Is Tileboard a Good Substitute for Real Ceramic Tile?

Front view of a toilet in a neat bathroom
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Should you remodel your kitchen or bathroom with tileboard? If you have tileboard in a room, is it worth keeping the material or just ripping it out? As with many other quick-fix home remodeling materials, tileboard is something you should thoroughly consider from all angles before you make the purchase. In fact, unless you have bought an older house that needs remodeling, you may have never seen tileboard. Tileboard is rapidly becoming an endangered species due to some of its limitations. But in some rooms, it may have a place in your home.

What Is Tileboard?

Tileboard is not real ceramic or porcelain tile. Tileboard is pressed fiberboard, often composed of 100-percent post-industrial recycled pine fiber, with a hard melamine layer on top. Tileboard's melamine top is grooved to give the appearance of tile's grout lines.

Tileboard should not be confused with tile backer, also known as cement board or CBUs. Tile backer is a 100-percent mineral product and can safely come into contact with large amounts of water, such as found in showers or bathtubs.

Where to Use Tileboard

Tileboard is used by landlords and builders as a cheap way to give the appearance of tile, without incurring the high costs associated with actual tile work. 

Homeowners rarely use the tileboard in master bathrooms or kitchens, preferring to use it less visible and drier places, like downstairs baths, powder rooms, and kitchenettes. Better yet, install tileboard in places that have zero moisture, such as workshops, home gyms, children's rooms, home offices, and hobby rooms.

Tileboard vs. Shower Surrounds

A similar product, a shower and tub surround kit, is sometimes referred to as tileboard for showers. Usually available as three-panel kits, surrounds resemble tileboard in that they have a top surface pressed with faux grout lines to look like real ceramic or porcelain tile. Below that, though, tile and shower surrounds do not have a fiberboard base. Instead of layers, they are homogeneous, consisting of acrylic or fiberglass all the way through, from top to bottom. This is critical because the vast amount of water found in showers and baths would quickly find its way to a fiberboard base and ruin it.

Cost of Tileboard vs. Real Tile

One outstanding benefit of tileboard is its low cost. Even looking at just the cost of raw materials, tileboard is comparable to the price of cheap ceramic tile. But the savings go beyond that, since authentic ceramic tile has other associated costs such as thinset, grout, cement backer board, and grout sealer, all of which drive up the total project cost. Generally, the cost of installing tileboard will be about a quarter of the cost of installing true ceramic tile.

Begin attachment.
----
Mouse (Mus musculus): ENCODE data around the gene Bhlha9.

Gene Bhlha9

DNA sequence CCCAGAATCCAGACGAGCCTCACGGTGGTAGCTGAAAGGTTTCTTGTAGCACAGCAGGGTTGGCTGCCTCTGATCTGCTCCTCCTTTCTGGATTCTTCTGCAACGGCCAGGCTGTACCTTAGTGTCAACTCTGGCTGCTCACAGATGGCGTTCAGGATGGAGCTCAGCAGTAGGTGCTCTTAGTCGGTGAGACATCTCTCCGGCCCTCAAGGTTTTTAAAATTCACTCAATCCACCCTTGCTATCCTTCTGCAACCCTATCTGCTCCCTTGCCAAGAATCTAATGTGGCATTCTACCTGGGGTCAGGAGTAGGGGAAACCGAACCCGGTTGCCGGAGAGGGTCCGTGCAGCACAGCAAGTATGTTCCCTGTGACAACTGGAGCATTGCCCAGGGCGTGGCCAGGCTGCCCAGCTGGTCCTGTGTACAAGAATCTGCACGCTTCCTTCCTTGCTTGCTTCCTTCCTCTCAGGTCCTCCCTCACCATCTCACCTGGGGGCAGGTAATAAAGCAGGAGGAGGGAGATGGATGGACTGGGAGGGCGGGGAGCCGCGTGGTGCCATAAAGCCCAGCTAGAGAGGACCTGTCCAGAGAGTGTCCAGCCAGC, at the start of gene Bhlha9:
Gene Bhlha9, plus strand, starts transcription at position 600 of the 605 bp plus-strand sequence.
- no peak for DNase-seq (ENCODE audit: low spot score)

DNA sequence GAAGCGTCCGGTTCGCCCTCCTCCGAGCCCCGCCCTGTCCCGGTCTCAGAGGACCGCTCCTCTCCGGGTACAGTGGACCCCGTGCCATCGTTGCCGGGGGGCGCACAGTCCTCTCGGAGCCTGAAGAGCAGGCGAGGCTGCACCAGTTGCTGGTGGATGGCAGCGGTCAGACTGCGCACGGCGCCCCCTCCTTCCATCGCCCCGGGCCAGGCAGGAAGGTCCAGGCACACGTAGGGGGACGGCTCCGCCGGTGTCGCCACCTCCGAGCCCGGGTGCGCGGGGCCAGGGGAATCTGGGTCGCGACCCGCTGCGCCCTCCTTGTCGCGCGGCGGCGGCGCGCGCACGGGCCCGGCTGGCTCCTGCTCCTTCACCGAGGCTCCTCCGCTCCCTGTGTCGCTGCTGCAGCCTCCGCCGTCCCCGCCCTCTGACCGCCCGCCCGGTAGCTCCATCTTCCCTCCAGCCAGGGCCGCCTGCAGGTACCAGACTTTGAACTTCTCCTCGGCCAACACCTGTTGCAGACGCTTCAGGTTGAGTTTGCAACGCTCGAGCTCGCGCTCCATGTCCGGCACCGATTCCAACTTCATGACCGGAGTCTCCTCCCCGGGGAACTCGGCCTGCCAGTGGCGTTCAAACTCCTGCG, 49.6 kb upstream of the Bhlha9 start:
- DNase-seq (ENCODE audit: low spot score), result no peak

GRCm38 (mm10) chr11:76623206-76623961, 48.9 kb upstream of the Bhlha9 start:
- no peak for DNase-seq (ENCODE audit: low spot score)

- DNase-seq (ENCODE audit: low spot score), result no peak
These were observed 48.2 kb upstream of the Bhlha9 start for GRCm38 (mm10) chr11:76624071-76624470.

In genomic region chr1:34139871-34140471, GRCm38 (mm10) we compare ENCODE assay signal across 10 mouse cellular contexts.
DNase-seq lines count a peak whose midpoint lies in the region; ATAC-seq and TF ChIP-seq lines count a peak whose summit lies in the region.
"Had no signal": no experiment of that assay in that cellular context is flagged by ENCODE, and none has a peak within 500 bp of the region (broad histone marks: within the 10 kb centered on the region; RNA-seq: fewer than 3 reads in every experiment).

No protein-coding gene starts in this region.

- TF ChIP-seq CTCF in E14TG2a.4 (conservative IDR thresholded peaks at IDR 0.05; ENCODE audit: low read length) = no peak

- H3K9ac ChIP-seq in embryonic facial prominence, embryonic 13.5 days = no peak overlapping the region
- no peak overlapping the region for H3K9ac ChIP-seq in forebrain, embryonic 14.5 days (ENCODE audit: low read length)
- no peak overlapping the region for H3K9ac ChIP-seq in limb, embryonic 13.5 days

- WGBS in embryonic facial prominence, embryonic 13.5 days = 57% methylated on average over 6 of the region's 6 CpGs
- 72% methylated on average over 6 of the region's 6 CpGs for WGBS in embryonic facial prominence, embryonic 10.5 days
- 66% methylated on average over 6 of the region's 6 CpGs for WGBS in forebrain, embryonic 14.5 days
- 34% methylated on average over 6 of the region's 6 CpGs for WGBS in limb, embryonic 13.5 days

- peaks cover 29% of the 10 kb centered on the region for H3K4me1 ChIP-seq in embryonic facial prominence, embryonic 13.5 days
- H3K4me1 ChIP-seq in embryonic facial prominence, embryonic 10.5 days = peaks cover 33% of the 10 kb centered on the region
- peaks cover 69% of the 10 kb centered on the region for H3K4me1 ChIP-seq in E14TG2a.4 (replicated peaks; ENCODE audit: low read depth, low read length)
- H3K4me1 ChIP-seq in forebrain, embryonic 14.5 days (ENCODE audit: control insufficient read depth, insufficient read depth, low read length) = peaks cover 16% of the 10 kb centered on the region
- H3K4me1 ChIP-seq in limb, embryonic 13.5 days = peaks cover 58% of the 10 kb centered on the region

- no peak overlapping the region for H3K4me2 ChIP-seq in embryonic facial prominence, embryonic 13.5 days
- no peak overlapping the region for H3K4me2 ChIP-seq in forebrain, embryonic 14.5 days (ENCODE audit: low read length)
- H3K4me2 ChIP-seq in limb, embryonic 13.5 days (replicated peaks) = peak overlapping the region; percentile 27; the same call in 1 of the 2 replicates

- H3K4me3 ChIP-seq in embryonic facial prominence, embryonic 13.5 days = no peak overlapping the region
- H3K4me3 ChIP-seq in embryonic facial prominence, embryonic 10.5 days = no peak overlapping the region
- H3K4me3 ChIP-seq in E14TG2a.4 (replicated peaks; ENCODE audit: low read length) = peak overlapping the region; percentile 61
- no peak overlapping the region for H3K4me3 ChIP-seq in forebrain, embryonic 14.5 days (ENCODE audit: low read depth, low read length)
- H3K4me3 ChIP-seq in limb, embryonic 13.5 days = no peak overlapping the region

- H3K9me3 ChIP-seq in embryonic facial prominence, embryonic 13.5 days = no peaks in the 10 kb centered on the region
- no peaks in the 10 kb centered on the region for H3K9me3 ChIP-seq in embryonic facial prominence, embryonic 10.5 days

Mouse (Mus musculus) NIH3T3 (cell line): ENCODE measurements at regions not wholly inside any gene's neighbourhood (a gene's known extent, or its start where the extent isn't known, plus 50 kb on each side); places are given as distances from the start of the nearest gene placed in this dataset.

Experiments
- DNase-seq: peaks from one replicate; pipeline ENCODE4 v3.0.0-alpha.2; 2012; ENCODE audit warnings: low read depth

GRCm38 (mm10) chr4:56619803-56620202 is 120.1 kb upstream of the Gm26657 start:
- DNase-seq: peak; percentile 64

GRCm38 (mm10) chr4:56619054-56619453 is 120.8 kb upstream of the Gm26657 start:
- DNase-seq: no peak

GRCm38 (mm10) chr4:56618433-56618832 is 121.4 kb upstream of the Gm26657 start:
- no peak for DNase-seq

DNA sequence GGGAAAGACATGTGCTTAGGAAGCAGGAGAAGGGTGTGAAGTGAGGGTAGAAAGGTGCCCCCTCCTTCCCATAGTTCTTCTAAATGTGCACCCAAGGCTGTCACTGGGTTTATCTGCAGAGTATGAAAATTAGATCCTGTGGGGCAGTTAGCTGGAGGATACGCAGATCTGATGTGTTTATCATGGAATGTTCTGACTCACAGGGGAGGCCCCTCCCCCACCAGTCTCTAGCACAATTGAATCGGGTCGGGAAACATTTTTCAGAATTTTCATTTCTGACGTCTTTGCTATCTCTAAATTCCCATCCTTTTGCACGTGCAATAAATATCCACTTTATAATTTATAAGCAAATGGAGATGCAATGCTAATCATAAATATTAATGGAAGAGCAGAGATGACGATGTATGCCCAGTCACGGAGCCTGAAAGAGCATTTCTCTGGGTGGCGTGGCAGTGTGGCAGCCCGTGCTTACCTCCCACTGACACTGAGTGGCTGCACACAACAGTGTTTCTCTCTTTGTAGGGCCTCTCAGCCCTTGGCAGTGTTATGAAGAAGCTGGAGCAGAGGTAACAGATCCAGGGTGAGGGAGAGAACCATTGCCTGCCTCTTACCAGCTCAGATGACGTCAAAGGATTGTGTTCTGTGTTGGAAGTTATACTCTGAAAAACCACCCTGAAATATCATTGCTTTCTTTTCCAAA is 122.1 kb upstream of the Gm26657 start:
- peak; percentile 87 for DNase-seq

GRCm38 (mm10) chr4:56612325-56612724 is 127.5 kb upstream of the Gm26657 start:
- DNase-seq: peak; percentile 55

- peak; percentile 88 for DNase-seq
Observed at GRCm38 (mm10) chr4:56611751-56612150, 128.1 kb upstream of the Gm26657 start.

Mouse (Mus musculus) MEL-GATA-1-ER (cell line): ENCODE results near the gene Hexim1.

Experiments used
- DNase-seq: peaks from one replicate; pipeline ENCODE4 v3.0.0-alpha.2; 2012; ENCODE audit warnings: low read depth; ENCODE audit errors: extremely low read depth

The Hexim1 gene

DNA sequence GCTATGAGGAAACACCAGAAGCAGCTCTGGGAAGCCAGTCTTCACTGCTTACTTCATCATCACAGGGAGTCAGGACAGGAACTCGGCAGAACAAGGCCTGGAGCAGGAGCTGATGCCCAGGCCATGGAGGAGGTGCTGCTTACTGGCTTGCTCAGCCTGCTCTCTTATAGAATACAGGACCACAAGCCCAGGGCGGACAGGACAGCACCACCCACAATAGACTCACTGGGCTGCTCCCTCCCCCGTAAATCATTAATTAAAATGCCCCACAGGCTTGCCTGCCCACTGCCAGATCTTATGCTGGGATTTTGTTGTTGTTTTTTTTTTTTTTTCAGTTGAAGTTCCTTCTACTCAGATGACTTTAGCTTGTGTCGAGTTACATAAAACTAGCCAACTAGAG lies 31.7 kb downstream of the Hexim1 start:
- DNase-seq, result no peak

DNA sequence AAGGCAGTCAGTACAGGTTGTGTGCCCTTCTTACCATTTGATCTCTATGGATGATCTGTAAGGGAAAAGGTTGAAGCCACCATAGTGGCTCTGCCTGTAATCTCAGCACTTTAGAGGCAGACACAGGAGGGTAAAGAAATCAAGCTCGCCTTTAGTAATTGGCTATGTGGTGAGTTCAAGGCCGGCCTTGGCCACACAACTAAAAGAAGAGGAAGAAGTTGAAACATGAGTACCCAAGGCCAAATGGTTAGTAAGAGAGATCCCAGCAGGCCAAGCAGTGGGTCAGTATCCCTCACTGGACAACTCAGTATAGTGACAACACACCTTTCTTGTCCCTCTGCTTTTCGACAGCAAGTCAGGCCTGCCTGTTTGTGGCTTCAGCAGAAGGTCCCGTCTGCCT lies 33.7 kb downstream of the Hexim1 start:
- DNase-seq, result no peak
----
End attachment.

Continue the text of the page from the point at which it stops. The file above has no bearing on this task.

How Water Resistant Is Tileboard?

Tileboard belongs more in the decorative wall panel category than in anything even approaching tile. Decorative wall paneling is the industry's term for a type of thin wood paneling found in basements and mancaves. Because of the melamine top, tileboard is considered to be water resistant but not waterproof.

Tileboard Is Decorative, Not Structural

Tileboard is a very thin material, ranging from 1/8-inch to 3/16-inch. As a result, it has nearly zero structural value. Do not install tileboard over loose or cracking tile or plaster. Tileboard can be a good way to cover up minor drywall imperfections. In any case, this product is best installed over a flat, finish surface; it should never be installed directly over studs or furring strips. Doing so will result in unattractive lines showing through the thin material over time.

How to Install Tileboard

Along with its low cost, the other great thing about tileboard is ease of installation. Essentially, it glues down over a flat surface and the edges are sealed with silicone caulk or edging materials:

  1. Condition the tileboard in the room where you intend to install them for 48 hours.
  2. Ensure that you have solid, nearly flat gypsum drywall walls. Due to moisture-wicking, you cannot install tileboard straight onto any kind of masonry walls such as cinderblock or brick. For masonry, first install furring strips, then drywall, then the tileboard.
  3. Note the tileboard spacing. To avoid buckling of tileboard panels, leave a 3/16-inch gap between panels and a 1/16-inch gap between panel edges and an outer edge, such as a wall, floor, or molding.
  4. Adhere the tileboard to the walls with adhesive, not nails.
  5. Cover the tileboard seams and edges with silicone caulk.

Tileboard as an Eco-Friendly Product

Tileboard, being fiberboard, may contain many chemicals, including phenol, phenol resorcinol, formaldehyde-based melamine, or polyvinyl acetate.

It is important to balance this out with ceramic tile's environmental costs, as well, such as the massive amount of energy expended to heat the kilns. Not only that, the materials to create tile are mined from the earth.